Show Less
Restricted access

Readings in Italian Mannerism II



Edited By Liana De Girolami Cheney

This collection celebrates the 450th year anniversary of the publication of Giorgio Vasari’s Vite (The Lives of the Most Excellent Painters, Sculptors and Architects [Florence: Giunti, 1568]), in which, in the prolegomenon, architects were highly praised along with the principles and technology of architecture. To honor this significant event, the selected articles in this book contain some published excerpts, some revised and expanded, some never published. These articles demonstrate the extraordinary influence of the classical tradition in Renaissance and Mannerist architecture and its role in the education of architectural students. In particular, these essays discuss the materials employed and their functions as well as the architect’s role in society. These articles also address the impact of Mannerist architecture and art theory in sixteenth-century European architecture and culture.

Show Summary Details
Restricted access

Introduction (Liana De Girolami Cheney)


| 1 →


Liana De Girolami Cheney

This Introduction is composed of four parts: a general overview about the historicity and meaning of Mannerism; a brief explanation about the origin of the term “Mannerism”; Giorgio Vasari’s definition of the Maniera style or Mannerism; and the format of the essays included in this book.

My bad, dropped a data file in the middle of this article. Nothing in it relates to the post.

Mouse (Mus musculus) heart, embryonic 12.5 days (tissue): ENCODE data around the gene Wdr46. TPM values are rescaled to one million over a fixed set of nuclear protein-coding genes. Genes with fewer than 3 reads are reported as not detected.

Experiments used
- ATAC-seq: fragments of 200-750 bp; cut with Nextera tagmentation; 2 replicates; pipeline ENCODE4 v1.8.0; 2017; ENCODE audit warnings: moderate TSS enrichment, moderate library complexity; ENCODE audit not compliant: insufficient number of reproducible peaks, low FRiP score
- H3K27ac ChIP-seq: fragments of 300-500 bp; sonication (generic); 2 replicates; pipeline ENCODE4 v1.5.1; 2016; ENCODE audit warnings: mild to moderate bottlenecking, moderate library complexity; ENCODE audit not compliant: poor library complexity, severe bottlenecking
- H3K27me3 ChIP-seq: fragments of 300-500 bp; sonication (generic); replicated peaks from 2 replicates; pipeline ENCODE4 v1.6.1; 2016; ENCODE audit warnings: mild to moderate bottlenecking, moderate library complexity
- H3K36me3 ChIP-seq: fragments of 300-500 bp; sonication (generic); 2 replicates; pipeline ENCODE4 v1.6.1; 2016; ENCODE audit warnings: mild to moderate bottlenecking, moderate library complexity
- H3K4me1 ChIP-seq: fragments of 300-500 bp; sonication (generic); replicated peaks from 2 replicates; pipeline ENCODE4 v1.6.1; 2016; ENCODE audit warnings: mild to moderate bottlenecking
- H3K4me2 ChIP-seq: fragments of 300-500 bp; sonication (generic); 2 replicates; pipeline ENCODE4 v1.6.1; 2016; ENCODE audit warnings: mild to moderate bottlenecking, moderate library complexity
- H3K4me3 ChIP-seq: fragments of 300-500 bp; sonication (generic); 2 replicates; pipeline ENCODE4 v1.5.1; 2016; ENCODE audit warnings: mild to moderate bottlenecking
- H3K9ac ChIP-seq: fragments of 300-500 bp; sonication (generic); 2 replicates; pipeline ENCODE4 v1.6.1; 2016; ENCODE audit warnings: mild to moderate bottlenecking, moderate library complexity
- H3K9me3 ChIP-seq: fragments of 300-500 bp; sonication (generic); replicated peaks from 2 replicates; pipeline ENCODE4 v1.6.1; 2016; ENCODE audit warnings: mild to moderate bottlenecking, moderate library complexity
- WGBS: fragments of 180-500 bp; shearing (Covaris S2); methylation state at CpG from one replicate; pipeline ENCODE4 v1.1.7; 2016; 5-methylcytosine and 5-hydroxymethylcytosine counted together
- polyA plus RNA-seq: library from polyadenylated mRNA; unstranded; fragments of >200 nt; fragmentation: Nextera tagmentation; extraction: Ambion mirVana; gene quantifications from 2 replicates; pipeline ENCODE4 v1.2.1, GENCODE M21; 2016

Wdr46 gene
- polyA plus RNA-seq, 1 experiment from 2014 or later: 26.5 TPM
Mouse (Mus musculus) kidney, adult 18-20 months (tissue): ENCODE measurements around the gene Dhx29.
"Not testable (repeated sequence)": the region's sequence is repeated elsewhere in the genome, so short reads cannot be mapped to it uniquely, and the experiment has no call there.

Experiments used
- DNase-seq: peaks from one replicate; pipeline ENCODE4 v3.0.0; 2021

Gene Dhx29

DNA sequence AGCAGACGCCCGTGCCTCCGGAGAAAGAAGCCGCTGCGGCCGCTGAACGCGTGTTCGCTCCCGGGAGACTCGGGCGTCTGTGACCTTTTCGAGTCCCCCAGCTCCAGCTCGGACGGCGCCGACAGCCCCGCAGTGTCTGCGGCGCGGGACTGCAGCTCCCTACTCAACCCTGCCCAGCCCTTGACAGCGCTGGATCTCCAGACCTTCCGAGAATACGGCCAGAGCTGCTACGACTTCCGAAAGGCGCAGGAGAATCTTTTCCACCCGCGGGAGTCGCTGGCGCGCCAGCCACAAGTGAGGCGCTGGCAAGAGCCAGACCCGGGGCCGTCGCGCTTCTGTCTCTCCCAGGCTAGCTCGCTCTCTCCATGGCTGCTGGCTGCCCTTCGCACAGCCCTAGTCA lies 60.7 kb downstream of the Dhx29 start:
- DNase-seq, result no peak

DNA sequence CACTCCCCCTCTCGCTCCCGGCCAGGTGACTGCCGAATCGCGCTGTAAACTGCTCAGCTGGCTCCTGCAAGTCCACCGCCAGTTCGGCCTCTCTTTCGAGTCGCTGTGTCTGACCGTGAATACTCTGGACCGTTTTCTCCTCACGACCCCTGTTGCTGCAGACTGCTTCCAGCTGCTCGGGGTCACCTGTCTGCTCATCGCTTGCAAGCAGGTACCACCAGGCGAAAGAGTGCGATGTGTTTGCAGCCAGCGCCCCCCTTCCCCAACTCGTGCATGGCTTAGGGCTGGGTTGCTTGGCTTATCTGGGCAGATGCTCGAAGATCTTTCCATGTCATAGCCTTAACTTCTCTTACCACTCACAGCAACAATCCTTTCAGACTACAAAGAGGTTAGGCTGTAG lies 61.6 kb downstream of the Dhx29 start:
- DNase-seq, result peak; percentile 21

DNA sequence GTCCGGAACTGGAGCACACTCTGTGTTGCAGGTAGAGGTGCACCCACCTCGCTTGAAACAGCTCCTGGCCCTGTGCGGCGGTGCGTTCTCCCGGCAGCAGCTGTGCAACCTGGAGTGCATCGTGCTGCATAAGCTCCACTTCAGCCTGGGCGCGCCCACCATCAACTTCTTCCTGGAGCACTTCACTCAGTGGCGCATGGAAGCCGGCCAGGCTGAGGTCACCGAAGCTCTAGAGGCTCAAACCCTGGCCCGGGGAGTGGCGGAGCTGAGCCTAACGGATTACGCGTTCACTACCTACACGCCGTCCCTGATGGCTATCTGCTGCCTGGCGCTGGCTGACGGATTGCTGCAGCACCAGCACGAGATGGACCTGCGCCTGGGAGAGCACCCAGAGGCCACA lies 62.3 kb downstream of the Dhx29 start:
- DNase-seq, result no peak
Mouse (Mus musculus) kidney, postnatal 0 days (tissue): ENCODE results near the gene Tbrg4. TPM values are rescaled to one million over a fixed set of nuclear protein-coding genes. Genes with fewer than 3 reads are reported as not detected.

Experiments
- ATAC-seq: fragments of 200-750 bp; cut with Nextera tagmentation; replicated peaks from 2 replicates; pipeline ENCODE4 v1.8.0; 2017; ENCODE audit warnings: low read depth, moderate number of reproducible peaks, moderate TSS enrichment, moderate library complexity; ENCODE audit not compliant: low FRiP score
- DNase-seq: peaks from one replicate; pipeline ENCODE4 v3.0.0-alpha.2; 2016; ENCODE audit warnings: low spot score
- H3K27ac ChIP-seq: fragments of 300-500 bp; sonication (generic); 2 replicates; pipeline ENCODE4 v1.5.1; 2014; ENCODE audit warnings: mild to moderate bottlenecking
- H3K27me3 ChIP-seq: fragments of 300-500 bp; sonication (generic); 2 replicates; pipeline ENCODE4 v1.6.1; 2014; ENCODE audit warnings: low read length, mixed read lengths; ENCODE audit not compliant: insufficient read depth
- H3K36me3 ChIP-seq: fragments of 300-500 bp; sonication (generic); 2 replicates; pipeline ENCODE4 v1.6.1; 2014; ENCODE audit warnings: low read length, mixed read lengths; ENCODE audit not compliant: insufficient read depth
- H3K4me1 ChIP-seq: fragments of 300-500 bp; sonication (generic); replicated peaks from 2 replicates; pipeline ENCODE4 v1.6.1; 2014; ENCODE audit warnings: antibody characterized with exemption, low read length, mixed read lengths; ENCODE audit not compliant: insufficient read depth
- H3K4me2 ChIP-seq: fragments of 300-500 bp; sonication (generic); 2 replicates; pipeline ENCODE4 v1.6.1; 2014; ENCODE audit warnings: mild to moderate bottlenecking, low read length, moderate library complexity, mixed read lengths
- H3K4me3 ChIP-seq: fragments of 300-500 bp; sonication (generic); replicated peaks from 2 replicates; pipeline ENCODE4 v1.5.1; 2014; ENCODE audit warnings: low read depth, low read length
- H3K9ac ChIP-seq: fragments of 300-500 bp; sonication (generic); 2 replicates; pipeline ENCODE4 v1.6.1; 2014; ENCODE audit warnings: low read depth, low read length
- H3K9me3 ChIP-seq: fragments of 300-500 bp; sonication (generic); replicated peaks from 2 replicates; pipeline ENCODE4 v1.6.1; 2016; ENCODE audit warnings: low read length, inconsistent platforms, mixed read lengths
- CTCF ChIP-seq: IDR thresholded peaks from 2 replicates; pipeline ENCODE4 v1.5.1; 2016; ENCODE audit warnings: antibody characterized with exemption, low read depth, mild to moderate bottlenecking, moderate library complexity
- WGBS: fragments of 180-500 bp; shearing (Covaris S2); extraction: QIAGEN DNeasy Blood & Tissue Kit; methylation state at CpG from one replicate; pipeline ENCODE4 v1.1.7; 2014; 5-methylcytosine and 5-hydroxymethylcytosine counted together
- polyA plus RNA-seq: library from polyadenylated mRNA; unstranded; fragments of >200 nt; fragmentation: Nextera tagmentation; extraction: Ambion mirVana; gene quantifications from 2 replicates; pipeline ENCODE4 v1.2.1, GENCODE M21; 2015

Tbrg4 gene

Mannerism: Reflections on a Labyrinthine World

In the twenty-first century there has arisen an interest in re-evaluating the history of the sixteenth century in terms of its periodization, definition, and interpretation. The long-held view that Italian Renaissance culture ended in 1520 has been challenged, and an extension of the period until the end of the sixteenth century is now being considered. The designation of the period between 1520 and 1585 has been coined as Anti-Renaissance, Late Renaissance, Counter-Renaissance, Pre-Baroque, and Mannerism—the latter title being preferred now.1

Parallel to these historical studies, art historians have endeavored to extend their grasp of early twentieth-century movements such as Expressionism, Cubism, and Surrealism. Studies of these twentieth-century styles indicate that radical changes have occurred in form and content in terms of the use of color for emotional moods, abstraction, and decomposition of the ← 1 | 2 → form for artificiality, and esoteric subject matter for intellectualism. Consequently, while evaluating these contemporary artistic changes, the twenty-first-century art historian, whether by accident or coincidence, has also undertaken the task of re-evaluating artistic periods in which analogous stylistic changes have taken place and has...

You are not authenticated to view the full text of this chapter or article.

This site requires a subscription or purchase to access the full text of books or journals.

Do you have any questions? Contact us.

Or login to access all content.